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EWG Sunscreen Buyer's Guide

Ahead of the Memorial Day holiday, Environmental Working Group today released its 7th annual Sunscreen Guide rating the safety and efficacy of more than 1,400 sunscreens, lotions, lip products and makeups that advertise sun protection

Ahead of the Memorial Day holiday, Environmental Working Group today released its 7th annual Sunscreen Guide rating the safety and efficacy of more than 1,400 sunscreens, lotions, lip products and makeups that advertise sun protection

EWG Sunscreen Buyer's Guide

by Environmental Working Group

What is it about?

Ahead of the Memorial Day holiday, Environmental Working Group today released its 7th annual Sunscreen Guide rating the safety and efficacy of more than 1,400 sunscreens, lotions, lip products and makeups that advertise sun protection. EWG researchers found that only 25 percent of products on the market in 2013 offer strong and broad UV protection and pose few safety concerns.

App Details

Version
2.013
Rating
(228)
Size
3Mb
Genre
Reference Lifestyle
Last updated
July 6, 2010
Release date
July 6, 2010

App Store Description

Ahead of the Memorial Day holiday, Environmental Working Group today released its 7th annual Sunscreen Guide rating the safety and efficacy of more than 1,400 sunscreens, lotions, lip products and makeups that advertise sun protection. EWG researchers found that only 25 percent of products on the market in 2013 offer strong and broad UV protection and pose few safety concerns.

“The vast majority of sunscreens available to the consumer aren’t as good as most people think they are but there are a handful of products that rise above the rest,” said Sonya Lunder, senior research analyst at EWG and lead author of the report. “The best advice for concerned consumers is to use sun-protective clothing, stay in the shade to reduce intense sun exposure and schedule regular skin examinations by a doctor. And turn to EWG’s guide to find the best sunscreens for skin that isn’t protected by clothing.”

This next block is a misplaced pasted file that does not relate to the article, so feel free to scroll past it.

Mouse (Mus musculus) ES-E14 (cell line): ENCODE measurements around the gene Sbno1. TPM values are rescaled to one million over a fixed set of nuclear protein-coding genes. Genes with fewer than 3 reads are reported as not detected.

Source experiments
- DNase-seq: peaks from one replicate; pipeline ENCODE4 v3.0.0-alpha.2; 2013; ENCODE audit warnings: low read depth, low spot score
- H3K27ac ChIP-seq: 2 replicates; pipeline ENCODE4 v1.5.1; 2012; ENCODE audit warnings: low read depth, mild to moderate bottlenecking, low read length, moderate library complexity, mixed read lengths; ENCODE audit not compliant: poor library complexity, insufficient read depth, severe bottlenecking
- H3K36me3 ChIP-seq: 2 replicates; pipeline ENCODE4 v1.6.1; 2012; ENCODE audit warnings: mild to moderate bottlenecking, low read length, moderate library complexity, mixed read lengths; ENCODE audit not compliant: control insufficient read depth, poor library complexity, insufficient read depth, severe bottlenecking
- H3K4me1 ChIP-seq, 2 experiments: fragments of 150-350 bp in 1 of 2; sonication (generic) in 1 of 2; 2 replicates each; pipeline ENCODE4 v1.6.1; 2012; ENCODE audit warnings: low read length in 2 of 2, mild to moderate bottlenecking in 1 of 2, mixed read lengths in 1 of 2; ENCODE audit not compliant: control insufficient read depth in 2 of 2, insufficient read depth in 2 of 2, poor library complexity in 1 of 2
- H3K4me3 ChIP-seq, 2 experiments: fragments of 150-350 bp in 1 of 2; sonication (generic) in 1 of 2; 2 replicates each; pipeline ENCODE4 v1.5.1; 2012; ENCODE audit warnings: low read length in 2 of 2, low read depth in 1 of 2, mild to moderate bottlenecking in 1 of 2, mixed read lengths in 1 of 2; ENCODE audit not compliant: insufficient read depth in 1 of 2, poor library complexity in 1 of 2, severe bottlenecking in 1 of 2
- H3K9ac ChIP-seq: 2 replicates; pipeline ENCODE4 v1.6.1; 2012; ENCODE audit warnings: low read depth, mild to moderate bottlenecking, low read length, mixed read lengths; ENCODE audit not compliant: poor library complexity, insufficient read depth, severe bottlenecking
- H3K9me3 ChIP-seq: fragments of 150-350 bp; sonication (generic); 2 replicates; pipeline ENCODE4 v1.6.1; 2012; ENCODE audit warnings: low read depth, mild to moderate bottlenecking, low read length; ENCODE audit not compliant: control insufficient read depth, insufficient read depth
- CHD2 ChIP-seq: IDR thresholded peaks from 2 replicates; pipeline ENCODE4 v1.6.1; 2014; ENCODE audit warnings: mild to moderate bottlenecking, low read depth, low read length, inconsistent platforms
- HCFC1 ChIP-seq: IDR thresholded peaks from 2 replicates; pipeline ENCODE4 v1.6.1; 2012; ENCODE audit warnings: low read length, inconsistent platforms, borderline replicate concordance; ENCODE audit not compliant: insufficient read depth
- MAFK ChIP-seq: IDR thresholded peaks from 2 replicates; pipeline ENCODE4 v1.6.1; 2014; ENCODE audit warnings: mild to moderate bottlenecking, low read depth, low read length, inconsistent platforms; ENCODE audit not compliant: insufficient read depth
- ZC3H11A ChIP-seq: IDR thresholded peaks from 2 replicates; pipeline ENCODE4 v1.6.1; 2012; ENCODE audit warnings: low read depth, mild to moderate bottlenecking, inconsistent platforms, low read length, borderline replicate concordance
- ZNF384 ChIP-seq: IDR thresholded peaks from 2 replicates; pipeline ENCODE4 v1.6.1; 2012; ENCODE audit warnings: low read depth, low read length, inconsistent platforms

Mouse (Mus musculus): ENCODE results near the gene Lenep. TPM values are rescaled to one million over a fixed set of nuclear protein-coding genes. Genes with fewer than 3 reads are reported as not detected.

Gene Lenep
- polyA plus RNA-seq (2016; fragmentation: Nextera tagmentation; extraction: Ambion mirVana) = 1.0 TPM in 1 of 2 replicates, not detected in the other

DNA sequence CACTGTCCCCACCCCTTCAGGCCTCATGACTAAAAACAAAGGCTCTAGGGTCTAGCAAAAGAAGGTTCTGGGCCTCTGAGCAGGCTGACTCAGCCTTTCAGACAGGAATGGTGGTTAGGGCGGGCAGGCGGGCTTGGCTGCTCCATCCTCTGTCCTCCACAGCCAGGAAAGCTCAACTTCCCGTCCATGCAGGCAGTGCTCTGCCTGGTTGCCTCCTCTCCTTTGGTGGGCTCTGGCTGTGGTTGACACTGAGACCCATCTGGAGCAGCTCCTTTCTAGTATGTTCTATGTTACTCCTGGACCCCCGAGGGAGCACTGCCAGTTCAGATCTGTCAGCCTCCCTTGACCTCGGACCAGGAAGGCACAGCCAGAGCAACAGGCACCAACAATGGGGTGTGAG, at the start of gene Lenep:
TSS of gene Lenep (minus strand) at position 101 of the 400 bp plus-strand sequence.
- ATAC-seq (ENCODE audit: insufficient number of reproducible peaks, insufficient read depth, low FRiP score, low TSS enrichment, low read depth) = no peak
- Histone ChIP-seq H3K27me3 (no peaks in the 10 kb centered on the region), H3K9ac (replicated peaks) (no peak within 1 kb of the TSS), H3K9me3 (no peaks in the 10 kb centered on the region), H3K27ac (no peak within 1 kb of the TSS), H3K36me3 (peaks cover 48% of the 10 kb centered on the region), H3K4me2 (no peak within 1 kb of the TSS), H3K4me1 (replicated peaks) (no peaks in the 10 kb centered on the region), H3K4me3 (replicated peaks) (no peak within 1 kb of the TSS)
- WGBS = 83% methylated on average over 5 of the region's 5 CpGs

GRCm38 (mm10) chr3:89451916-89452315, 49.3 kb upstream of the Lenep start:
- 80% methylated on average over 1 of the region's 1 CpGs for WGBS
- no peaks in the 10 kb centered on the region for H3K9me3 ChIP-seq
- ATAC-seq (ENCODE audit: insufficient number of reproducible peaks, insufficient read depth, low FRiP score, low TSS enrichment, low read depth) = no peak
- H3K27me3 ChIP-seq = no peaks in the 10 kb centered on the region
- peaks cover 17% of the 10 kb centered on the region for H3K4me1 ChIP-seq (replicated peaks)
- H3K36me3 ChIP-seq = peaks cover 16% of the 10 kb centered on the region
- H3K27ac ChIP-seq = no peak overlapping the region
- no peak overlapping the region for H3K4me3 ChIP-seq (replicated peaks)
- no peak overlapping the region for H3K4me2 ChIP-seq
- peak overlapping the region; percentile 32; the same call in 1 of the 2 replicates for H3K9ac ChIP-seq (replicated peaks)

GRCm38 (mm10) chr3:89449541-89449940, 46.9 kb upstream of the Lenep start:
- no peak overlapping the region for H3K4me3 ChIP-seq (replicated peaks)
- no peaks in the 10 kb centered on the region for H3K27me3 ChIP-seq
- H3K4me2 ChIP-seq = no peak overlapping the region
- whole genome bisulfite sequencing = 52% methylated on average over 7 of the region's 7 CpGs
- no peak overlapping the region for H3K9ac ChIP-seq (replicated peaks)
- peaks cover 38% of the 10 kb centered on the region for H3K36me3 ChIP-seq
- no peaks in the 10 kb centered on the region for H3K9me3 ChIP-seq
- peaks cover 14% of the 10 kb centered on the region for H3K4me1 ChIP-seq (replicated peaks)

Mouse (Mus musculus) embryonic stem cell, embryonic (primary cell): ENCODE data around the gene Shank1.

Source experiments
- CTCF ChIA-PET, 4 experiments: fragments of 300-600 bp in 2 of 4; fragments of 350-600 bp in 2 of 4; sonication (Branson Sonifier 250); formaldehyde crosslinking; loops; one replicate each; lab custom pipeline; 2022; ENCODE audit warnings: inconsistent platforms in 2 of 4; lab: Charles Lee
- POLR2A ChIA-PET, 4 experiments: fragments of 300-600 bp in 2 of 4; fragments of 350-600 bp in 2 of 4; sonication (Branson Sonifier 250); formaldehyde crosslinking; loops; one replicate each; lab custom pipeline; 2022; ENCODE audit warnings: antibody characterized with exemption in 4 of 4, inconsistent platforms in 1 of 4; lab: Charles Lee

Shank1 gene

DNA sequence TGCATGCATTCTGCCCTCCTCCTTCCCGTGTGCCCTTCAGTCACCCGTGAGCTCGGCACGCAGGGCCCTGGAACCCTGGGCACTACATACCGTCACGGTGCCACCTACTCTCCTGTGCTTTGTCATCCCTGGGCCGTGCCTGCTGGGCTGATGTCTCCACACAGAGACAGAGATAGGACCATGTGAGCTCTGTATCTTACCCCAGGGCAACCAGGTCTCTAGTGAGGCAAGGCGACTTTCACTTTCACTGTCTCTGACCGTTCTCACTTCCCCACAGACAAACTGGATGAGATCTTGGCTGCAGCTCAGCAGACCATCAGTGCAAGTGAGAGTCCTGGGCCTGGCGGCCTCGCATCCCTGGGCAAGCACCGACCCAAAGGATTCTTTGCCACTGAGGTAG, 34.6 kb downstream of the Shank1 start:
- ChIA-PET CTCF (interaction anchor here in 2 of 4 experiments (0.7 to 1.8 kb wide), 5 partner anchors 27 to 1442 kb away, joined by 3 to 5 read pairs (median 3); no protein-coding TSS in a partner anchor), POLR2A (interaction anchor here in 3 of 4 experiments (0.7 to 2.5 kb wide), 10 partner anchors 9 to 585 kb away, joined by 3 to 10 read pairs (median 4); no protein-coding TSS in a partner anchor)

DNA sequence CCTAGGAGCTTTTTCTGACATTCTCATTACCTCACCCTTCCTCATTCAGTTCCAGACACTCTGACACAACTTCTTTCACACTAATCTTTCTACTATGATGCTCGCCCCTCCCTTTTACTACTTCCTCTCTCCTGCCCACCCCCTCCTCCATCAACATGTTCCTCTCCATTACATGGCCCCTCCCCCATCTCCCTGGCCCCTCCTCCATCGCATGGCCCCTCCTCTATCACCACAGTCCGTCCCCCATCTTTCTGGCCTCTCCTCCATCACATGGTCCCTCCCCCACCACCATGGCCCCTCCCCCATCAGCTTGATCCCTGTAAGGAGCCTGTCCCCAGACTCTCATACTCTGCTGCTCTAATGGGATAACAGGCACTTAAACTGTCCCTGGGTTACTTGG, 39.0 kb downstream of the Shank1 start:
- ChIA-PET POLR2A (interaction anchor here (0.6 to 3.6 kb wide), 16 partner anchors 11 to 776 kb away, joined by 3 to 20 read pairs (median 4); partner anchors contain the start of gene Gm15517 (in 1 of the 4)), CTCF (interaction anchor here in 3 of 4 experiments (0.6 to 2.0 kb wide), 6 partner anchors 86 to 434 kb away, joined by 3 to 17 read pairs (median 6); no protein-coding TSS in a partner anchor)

“Despite an increasing awareness of the sun’s risks, rates of melanoma – the deadliest skin cancer – have tripled over the past 35 years, with an annual increase of 1.9 percent per year since 2000,” Lunder said.
Part of the reason for the increases may be the decades of deceptive marketing claims by sunscreen manufacturers, EWG researchers said. EWG believes that the federal Food and Drug Administration should press companies to stop selling high-SPF sunscreens (above 50+), which account for 1 in 7 products on the market. As a result of misleading and confusing marketing claims, consumers frequently misuse sunscreens and spend more time in the sun than they should, putting themselves at greater risk.

Moreover, until recently, sunscreens provided little protection from the sun’s ultraviolet A rays. Sunburns are caused mostly by relatively short but intense ultraviolet B rays. Longer UVA rays, which penetrate the body more deeply, inflict more insidious damage and may contribute to or cause cancer. The FDA’s current definition of “broad-spectrum” still results in inadequate UVA protection.

In late 2011, the FDA issued long-awaited sunscreen labeling standards promised since 1978. Under the new rules, companies are now prohibited from making misleading advertising claims such as “sunblock,” “waterproof” and “sweat-proof.” The FDA also set the first-ever standards for sunscreens that claim to provide broad-spectrum protection. However, the agency now allows most sunscreens on the American market to make dubious claims that they help lower the risk of skin cancer and sun-related skin aging.

The FDA has yet to issue final rules on excessively high SPF claims, potentially harmful chemical ingredients and sprays that may be dangerous when inhaled.

EWG’s analysis of 750 beach and sport sunscreens found that the new FDA rules have not led to dramatically better sunscreens than those offered in previous years.

While nearly every sunscreen on the market meets the new FDA rule for broad-spectrum protection, that standard is so weak that half of the sunscreens on the American market would not be sold Europe, where the safety and efficacy protocols are more stringent. European sunscreen makers voluntarily comply with European Union recommendations that a product’s UVA protection and SPF be coordinated so that the UVA protection is at least one-third as strong as the SPF.

EWG’s guide helps consumers find products that get high ratings for providing broad-spectrum, long-lasting protection and that are made with ingredients that pose fewer health concerns.

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